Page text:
res = DynamicHMC.mcmc_keep_warmup(rng, ∇P, 2000;initialization = (q = x0, ϵ=0.1),
reporter = LogProgressReport(nothing, 25, 15),
warmup_stages =warmup);
post = transform.(trans,res.inference.chain)
@save "rt7.jld2" post
end
p = post[1]
vals = hcat([vcat([length(v)==1 ? v : vec(v) for v in values(p)]...) for p in post]...)'
vals = reshape(vals, size(vals)..., 1)
names = vcat([length(p[s])==1 ? String(s) : String.(s).*"[".*string.(1:length(p[s])).*"]" for s in keys(p)]...)
cc = MCMCChains.Chains(vals, names)
display(plot(cc))


display(describe(cc))

2-element Array{ChainDataFrame,1}

Summary Statistics
parameters     mean     std  naive_se    mcse       ess   r_hat
──────────  ───────  ──────  ────────  ──────  ────────  ──────
γ   0.0379  0.0025    0.0001  0.0003  108.5762  1.0094
σR0   2.8472  0.5901    0.0132  0.0656   48.7521  1.0343
α0[1]   0.7643  2.5342    0.0567  0.1661  187.4434  1.0018
α0[2]   0.7817  0.3966    0.0089  0.0296  171.7902  1.0026
α0[3]   0.0789  0.7772    0.0174  0.0986   37.6326  1.0154
α0[4]  -0.3337  0.3151    0.0070  0.0315   82.1813  1.0035
α0[5]   0.2207  0.1280    0.0029  0.0147   47.5974  1.0322
σR   0.5057  0.0870    0.0019  0.0041  255.7555  1.0007
σk   0.1271  0.0024    0.0001  0.0001  446.0680  0.9998
ρ   0.9309  0.0116    0.0003  0.0010  107.4759  1.0163
α[1]   1.8516  1.0681    0.0239  0.1446   25.1433  1.0501
α[2]  -1.1438  0.4449    0.0099  0.0416  105.1060  1.0127
α[3]  -0.0083  0.8520    0.0191  0.1048   44.8124  1.0340
α[4]   0.8243  0.5430    0.0121  0.0493  124.4263  1.0032
α[5]   0.0994  0.8315    0.0186  0.1093   31.5759  0.9995
α[6]  -0.1280  0.8602    0.0192  0.1103   40.2397  0.9995
α[7]   0.1713  0.4355    0.0097  0.0390  160.8671  1.0006
α[8]  -0.6264  0.3775    0.0084  0.0300  124.0985  1.0104
α[9]  -0.6664  0.4365    0.0098  0.0395   96.5867  1.0059
α[10]  -0.3495  0.6313    0.0141  0.0483  173.2760  0.9999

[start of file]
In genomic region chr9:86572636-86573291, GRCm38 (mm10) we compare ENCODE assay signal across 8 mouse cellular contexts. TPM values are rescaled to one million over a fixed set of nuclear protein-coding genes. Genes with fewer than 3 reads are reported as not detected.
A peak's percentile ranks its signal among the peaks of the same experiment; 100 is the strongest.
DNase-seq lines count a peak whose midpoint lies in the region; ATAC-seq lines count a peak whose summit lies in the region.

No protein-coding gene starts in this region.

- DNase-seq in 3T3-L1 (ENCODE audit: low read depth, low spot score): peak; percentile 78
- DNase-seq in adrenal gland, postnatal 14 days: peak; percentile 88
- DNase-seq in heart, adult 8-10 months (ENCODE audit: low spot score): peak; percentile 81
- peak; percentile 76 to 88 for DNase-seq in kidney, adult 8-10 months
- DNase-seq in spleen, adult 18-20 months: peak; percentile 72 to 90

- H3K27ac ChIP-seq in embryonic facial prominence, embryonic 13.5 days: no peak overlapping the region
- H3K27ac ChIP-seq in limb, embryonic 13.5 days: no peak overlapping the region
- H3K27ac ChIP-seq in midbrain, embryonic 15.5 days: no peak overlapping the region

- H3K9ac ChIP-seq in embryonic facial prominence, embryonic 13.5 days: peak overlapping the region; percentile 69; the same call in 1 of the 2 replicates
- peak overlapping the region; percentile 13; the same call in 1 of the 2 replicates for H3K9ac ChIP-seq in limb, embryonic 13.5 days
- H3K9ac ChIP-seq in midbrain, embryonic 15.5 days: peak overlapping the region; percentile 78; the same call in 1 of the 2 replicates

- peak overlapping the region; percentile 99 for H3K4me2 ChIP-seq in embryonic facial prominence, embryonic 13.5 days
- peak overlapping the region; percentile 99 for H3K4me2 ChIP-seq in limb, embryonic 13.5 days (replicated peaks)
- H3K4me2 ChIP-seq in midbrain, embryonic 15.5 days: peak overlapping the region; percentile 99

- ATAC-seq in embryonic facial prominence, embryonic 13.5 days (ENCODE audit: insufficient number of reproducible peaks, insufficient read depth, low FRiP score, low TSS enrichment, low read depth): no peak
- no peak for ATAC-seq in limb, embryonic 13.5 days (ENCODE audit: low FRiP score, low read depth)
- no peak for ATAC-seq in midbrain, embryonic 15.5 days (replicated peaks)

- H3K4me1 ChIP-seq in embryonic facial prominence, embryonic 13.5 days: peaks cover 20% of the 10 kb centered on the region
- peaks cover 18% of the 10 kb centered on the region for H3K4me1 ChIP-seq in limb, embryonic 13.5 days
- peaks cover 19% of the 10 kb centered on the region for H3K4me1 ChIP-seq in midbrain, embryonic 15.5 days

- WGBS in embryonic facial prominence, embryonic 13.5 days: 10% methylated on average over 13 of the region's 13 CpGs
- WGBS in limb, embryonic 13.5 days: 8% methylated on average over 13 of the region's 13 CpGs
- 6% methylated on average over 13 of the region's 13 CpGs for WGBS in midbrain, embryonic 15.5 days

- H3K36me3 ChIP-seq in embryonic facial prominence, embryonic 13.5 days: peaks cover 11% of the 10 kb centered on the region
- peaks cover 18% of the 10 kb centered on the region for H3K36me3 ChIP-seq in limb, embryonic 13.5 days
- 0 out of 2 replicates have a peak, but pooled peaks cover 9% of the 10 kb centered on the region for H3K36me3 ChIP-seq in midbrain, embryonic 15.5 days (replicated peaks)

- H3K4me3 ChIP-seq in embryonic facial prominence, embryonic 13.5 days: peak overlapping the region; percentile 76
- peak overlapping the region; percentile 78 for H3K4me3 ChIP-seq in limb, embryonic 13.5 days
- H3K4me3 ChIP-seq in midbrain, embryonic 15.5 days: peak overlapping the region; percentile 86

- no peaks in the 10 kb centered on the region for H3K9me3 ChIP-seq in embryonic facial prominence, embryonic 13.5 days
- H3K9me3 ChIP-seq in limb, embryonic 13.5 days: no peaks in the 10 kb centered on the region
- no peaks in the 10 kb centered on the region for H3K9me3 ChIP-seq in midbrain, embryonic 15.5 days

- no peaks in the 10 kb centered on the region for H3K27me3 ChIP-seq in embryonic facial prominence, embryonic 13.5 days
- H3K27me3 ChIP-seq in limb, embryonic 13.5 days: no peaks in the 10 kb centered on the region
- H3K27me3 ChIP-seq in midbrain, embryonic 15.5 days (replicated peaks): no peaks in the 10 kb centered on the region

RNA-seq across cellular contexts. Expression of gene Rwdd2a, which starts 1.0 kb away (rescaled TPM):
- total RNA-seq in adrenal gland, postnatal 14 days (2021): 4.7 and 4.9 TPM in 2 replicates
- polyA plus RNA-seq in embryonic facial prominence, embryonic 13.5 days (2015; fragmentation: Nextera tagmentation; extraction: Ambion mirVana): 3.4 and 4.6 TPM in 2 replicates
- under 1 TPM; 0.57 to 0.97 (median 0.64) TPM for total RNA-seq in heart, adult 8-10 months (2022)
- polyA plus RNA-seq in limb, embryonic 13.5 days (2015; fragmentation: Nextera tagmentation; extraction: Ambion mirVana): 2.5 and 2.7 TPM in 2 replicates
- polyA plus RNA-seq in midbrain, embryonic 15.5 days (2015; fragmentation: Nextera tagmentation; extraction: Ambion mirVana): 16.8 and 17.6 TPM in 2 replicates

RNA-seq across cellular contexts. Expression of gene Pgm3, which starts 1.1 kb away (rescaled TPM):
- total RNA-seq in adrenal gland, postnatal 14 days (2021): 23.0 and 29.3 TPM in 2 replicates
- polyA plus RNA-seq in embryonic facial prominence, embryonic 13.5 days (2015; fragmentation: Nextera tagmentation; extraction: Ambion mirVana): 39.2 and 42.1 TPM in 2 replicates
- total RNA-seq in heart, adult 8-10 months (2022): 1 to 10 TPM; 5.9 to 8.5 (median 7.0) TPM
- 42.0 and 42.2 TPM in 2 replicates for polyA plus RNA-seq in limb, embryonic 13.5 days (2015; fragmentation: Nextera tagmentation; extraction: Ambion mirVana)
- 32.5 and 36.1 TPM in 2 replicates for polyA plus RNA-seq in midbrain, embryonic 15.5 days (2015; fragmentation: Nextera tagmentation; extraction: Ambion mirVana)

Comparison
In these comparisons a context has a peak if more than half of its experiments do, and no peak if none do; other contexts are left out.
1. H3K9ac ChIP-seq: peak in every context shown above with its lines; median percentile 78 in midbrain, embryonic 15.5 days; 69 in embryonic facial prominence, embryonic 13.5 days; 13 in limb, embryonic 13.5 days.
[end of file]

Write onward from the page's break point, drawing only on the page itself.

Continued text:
α[11]  -0.7192  1.9604    0.0438  0.2069   78.9574  1.0042
α[12]  -0.7804  1.5990    0.0358  0.1891   39.9999  1.0244
α[13]  -0.2912  0.3787    0.0085  0.0497   38.9951  1.0060
α[14]   0.0375  1.7094    0.0382  0.2016   77.1582  1.0000
α[15]   1.6999  1.8242    0.0408  0.2300   52.0837  1.0387
α[16]   4.5390  2.9292    0.0655  0.3112   78.9740  1.0021
α[17]   0.5028  1.6706    0.0374  0.2142   47.3735  1.0128

Quantiles
parameters     2.5%    25.0%    50.0%    75.0%    97.5%
──────────  ───────  ───────  ───────  ───────  ───────
γ   0.0358   0.0363   0.0370   0.0385   0.0447
σR0   1.7240   2.4285   2.8403   3.2445   4.0325
α0[1]  -4.6969  -0.8651   0.8286   2.4189   5.8212
α0[2]   0.0048   0.5012   0.8055   1.0475   1.5065
α0[3]  -1.4842  -0.4245   0.0886   0.6008   1.5086
α0[4]  -0.9854  -0.5299  -0.3391  -0.1320   0.3514
α0[5]  -0.0282   0.1411   0.2189   0.2999   0.4784
σR   0.3405   0.4481   0.5033   0.5608   0.6871
σk   0.1224   0.1255   0.1272   0.1286   0.1318
ρ   0.9081   0.9232   0.9311   0.9394   0.9532
α[1]  -0.4662   1.1087   1.9482   2.6229   3.7126
α[2]  -1.8904  -1.4731  -1.1892  -0.8362  -0.2449
α[3]  -1.6674  -0.5660  -0.0063   0.5603   1.6550
α[4]  -0.2679   0.4651   0.8096   1.2006   1.8807